I would like to announce launch of my new web-based tool: Terminus Project. It’s automatically generated diff of Windows structures with nice (I hope!) presentation layer. Currently it contains only data gathered from NTDLL PDBs (281 dlls at the moment of writing this post), but it can be easily extended with other libraries. Idea behind this project was derived from my old research on PEB structure (link), which is still quite popular (comparing to the other posts on this blog). There are a few things that should be improved (for example, better support for structures with unions), but I decided to publish it now, so it won’t stay on my HDD for the next few months.
Navigation throughout the Terminus is very simple, on the main page, there is a list of all structures and the search input field:
There are three possible Views: x86, x64 and combined. Sometimes not all of them are available, but it is very easy to check it without navigating to the structure. When the link to the specific View is hovered, Terminus shows the preview of the structure:
Structure view is very simple. Except the table with structure definition, it contains navigation bar in the bottom left corner (so user can easily switch between x86/x64/combined view) and ZOOM slider in the bottom right corner (helpful for big structures).
Each field in the structure table has tooltip with size of the field and if the type of the field is a structure itself, it has preview similar to the one shown on the index page:
Table header contains Min version and Max version rows (combined view has also Architecture row), those are of course minimal and maximal supported Windows versions (Pre RTM denotes any version that was published before RTM). There is a tooltip for these rows as well, it shows the exact version number of minimal and maximal supported Windows (sometimes I don’t have all matching x86/x64 DLLs, in such cases it can show different version for x86 and different for x64 like on the picture below):
I think that’s all for now, no technical details this time :) I can recommend you looking at PEB and TEB:
Last, but not least, to show that not everything is as nice as it could(should?) be:
In case of EPROCESS/ETHREAD combined view seems like a total failure, but x86/x64 views are quite usable.
Really love this idea! Very helpful…
Excellent ReWolf! impressive and useful
This is one of the most fucking awesome and useful things on the internet right now. ;-)
Hi ReWolf: ” It’s automatically generated diff of Windows structures with nice (I hope!) presentation layer. ”
You said, but I can’t understand :( Diff of what? System calls before and after I run something?
diff of internal structures changes among windows versions.
This is a great tool. I am still trying to get my hands on the GDI handles table which seem to have changed quite a lot. So far no tool seem to work reliably anymore. Are you aware of an up to date description of the GDICELL64 to which the GdiSharedHandleTable of the PEB points to? When I iterate over it and count all fields with the current pid it reports ca. 20% less handles than the performance counter tells me. It would be great if GDICELL/64 would also make it into your tool if you have access to the pdbs containing its definition.
If the structure is in public PDB of one of the system libraries then I can help you.
When I lookup _KTHREAD_X64 structure,there are two “7 sp1” ,and their min and max versions are overlapped,the first one is “min:6.1.7601.17514,max:6.1.7601.21772”;the second is “min:6.1.7601.18205,max:6.1.7601.22436”.so,I want to know if my build num is “6.1.7601.18409”,which one “7 sp1” structure should I chose.Thanks!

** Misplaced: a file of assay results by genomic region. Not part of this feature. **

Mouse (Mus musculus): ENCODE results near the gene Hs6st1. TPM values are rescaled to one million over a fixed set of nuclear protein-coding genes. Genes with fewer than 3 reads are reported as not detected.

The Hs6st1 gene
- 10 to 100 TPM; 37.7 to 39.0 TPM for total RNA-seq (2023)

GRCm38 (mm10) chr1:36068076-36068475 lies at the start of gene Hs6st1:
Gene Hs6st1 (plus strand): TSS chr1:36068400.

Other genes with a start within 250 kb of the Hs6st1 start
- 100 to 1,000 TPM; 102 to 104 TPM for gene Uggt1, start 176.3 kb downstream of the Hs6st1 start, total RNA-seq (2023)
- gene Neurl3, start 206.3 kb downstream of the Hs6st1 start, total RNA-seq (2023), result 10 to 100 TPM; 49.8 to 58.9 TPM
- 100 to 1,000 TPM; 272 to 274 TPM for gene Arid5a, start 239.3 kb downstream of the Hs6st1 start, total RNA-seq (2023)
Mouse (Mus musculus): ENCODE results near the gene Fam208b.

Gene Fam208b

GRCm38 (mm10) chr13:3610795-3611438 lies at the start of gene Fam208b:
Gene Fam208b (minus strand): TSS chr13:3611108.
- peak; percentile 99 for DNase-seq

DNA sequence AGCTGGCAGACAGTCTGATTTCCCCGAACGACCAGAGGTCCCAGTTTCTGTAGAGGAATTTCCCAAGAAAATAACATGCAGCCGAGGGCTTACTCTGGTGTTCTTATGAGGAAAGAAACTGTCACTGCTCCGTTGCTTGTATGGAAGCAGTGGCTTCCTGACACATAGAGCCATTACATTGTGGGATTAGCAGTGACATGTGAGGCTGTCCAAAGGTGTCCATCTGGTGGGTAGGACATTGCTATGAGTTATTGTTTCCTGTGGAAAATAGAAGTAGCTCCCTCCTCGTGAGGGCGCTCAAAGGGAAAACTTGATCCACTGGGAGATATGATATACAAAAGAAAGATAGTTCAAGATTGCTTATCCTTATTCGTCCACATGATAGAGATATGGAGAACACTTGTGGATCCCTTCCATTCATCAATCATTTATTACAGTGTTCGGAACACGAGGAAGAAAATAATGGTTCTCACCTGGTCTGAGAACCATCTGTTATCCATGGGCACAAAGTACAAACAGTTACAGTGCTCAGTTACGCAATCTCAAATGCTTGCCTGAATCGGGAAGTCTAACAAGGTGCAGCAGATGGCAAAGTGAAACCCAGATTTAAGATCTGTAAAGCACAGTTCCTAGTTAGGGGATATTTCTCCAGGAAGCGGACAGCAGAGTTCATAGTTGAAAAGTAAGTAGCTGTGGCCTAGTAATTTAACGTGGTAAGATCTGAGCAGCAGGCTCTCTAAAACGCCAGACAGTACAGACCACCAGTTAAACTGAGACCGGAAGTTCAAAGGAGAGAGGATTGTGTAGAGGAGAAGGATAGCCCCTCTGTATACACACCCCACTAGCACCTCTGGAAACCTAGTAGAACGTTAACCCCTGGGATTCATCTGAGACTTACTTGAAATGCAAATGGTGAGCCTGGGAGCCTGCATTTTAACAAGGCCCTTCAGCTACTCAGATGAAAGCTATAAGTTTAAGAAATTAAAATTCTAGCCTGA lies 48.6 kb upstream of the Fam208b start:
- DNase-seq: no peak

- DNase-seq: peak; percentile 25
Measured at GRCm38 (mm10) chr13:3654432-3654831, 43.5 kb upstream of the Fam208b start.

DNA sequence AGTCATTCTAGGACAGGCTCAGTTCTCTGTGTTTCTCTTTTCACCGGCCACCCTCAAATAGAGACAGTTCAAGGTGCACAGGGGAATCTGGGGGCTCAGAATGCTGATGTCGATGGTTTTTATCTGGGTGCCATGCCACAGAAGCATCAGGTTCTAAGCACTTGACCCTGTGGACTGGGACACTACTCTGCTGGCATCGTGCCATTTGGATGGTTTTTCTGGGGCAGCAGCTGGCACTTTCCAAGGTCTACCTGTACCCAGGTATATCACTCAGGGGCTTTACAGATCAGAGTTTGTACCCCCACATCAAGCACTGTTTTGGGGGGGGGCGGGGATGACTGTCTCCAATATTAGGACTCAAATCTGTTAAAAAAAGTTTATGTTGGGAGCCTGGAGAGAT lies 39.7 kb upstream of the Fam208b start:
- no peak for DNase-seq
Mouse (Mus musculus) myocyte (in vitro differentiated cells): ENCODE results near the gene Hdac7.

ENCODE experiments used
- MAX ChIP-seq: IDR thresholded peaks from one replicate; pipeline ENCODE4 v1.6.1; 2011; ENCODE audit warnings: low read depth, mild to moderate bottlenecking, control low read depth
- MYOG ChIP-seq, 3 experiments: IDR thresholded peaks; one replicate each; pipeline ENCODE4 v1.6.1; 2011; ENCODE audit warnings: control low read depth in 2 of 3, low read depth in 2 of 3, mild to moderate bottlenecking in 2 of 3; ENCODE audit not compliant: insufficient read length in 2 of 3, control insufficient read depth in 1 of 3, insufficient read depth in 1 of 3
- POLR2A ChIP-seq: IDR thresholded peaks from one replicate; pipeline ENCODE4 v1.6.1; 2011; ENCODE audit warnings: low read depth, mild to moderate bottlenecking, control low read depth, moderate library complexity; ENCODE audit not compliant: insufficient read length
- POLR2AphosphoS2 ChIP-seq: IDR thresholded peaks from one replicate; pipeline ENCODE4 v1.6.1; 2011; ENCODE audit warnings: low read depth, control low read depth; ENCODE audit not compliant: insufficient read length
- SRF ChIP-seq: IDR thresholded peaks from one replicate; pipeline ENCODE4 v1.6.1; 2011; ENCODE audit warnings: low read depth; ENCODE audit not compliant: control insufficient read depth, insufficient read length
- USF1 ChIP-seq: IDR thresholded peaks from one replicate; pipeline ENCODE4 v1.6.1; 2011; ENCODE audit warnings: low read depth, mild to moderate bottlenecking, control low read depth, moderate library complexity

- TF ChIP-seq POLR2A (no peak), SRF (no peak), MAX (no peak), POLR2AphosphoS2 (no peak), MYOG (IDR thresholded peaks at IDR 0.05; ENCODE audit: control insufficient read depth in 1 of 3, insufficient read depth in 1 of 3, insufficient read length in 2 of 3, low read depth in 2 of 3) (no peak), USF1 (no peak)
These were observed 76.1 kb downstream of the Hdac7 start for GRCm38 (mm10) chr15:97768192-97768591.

Looks like some bug in the generator code, I’ll take look at it later. To verify which structure is used on your system, just check it in the PDB file for the ntoskrnl.
Hi ReWolf – terminus is excellent! Thank you for making it available for such convenient reference..I’ve returned to it many times over the last two years.
I’m currently building a corpus of corpus of PDB and DWARF files to do large-scale analysis of structure change over time. Will terminus (or parts of it) make it to your github eventually? I’m very interested in the code.
At this point I don’t plan to publish the code. It is a complete mess written in python with 0 documentation :D
If you ever do let it out (even if only upon request), keep me in mind? I think my email was added part of the comment.
After all, messy undocumented python is always better than no code :)
Just smack a “don’t blame me, and I probably don’t remember” note on there
Sure, I’ll keep you in mind ;)
Great project, I keep coming back to this from time to time. It’s a really handy reference. Can you tell me how did you manage to collect all of those pdb files for different versions? As far as I know you need to have some metadata (PDB signature, age, etc.) to query symbols server as there is no way to enumerate symbols by dll name. Am I unaware of something here or you have some other method to build your database?
You just need PE timestamp and PE image size.
Indeed, but that’s still an information you need to obtain somehow. For so many different OS versions, updates, service packs that seems to be quite a burden especially if one wants to rely on installing systems or downloading whole symbol packages. So are you doing just that or figured out something smarter to obtain symbols?
You can scrap timestamps from the web, this is all I can say :)
Hi, if you’ve scraping timestamps of ntdll.dll’s from the web, you could download the symbols for that DLL. However, even if you’ve been able to download the DLL/PDB, how did you obtain the information about the Windows version the DLL belongs to? A DLL can belong to either Windows 8.1 or Windows 10, not to mention there are many version of Windows 10 now. Is it possible to extract this information from DLL/PDB?
you can parse version information from the DLL resources